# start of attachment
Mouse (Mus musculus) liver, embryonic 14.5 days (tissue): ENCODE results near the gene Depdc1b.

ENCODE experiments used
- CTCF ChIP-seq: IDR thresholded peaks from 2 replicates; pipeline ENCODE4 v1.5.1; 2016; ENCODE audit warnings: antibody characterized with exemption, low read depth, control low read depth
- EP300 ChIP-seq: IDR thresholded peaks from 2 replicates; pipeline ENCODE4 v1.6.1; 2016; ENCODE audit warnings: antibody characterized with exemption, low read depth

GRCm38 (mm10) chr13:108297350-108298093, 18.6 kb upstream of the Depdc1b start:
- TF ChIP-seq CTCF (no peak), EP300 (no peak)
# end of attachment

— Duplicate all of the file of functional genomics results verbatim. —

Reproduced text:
Mouse (Mus musculus) liver, embryonic 14.5 days (tissue): ENCODE results near the gene Depdc1b.

ENCODE experiments used
- CTCF ChIP-seq: IDR thresholded peaks from 2 replicates; pipeline ENCODE4 v1.5.1; 2016; ENCODE audit warnings: antibody characterized with exemption, low read depth, control low read depth
- EP300 ChIP-seq: IDR thresholded peaks from 2 replicates; pipeline ENCODE4 v1.6.1; 2016; ENCODE audit warnings: antibody characterized with exemption, low read depth

GRCm38 (mm10) chr13:108297350-108298093, 18.6 kb upstream of the Depdc1b start:
- TF ChIP-seq CTCF (no peak), EP300 (no peak)